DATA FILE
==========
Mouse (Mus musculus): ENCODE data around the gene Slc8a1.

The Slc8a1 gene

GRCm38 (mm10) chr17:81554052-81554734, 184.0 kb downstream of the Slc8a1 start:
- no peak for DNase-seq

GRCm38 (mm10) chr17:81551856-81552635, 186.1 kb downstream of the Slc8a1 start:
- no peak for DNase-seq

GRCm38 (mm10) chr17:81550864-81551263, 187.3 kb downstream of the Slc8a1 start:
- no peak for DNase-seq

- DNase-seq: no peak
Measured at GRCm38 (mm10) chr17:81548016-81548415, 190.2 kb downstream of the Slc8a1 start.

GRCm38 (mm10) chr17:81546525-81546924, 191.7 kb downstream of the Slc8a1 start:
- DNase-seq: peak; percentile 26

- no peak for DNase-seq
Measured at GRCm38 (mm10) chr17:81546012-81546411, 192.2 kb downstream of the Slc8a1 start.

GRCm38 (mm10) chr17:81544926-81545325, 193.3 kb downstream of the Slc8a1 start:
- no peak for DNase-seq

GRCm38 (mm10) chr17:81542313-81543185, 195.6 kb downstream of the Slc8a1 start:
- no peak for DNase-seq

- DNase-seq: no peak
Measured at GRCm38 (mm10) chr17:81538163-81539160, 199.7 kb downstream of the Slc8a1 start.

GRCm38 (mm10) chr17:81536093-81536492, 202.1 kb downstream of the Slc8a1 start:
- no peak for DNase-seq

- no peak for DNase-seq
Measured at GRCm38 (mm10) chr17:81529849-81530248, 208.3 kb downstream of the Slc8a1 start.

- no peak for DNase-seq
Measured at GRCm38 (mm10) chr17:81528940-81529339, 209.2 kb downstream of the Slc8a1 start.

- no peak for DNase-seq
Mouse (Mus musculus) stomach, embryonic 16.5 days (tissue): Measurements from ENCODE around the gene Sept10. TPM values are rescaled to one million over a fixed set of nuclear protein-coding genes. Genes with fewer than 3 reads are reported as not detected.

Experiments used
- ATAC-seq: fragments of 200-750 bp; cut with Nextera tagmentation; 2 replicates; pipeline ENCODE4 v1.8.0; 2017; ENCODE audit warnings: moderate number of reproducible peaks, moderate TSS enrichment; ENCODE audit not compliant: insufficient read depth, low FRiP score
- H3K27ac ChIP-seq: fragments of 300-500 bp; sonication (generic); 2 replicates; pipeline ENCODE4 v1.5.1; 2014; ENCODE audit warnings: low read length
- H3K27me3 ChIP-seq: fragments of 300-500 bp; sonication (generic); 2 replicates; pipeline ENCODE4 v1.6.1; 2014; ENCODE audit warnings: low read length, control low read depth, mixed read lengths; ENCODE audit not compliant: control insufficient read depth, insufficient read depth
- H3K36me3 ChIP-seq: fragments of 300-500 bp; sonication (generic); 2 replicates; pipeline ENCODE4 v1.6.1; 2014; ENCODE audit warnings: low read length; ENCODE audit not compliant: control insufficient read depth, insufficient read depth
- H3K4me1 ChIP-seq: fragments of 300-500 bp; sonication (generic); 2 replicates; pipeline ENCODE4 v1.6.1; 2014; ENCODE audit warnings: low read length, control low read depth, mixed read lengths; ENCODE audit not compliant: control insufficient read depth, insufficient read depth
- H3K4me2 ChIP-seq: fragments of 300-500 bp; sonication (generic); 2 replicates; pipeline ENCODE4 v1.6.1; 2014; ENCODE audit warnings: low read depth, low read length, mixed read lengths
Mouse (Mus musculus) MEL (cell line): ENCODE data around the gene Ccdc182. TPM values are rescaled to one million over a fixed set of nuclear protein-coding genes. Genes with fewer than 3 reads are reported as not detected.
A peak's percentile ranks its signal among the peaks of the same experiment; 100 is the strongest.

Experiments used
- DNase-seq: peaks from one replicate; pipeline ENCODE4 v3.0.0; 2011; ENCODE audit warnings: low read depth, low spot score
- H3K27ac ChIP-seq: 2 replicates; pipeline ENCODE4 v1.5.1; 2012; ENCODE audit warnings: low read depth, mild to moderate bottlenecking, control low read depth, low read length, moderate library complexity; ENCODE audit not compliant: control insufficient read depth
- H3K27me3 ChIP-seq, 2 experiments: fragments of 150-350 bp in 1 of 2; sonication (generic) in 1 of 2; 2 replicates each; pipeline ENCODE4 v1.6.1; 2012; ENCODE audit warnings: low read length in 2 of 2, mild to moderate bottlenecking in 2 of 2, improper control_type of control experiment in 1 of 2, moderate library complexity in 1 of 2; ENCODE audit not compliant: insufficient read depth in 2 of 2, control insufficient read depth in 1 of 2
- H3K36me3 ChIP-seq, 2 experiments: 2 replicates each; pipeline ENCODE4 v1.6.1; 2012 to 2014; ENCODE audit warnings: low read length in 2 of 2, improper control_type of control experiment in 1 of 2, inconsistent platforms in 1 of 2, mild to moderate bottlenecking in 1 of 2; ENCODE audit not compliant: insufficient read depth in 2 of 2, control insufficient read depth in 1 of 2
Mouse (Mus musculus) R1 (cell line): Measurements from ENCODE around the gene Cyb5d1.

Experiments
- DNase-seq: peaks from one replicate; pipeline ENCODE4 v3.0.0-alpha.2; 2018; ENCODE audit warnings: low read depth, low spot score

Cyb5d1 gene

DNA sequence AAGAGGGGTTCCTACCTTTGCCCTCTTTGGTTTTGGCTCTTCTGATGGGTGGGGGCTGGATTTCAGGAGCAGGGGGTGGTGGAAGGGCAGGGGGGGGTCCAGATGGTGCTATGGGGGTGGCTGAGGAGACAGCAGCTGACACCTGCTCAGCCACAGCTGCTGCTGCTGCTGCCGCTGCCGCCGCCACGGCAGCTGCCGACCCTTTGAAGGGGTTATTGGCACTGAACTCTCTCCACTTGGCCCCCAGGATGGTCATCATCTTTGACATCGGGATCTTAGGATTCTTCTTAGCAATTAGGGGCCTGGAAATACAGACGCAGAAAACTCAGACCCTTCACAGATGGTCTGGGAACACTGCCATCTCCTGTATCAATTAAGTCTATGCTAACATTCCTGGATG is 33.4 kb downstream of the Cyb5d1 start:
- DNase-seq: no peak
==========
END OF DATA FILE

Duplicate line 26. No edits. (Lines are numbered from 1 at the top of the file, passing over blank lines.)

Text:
Measured at GRCm38 (mm10) chr17:81528940-81529339, 209.2 kb downstream of the Slc8a1 start.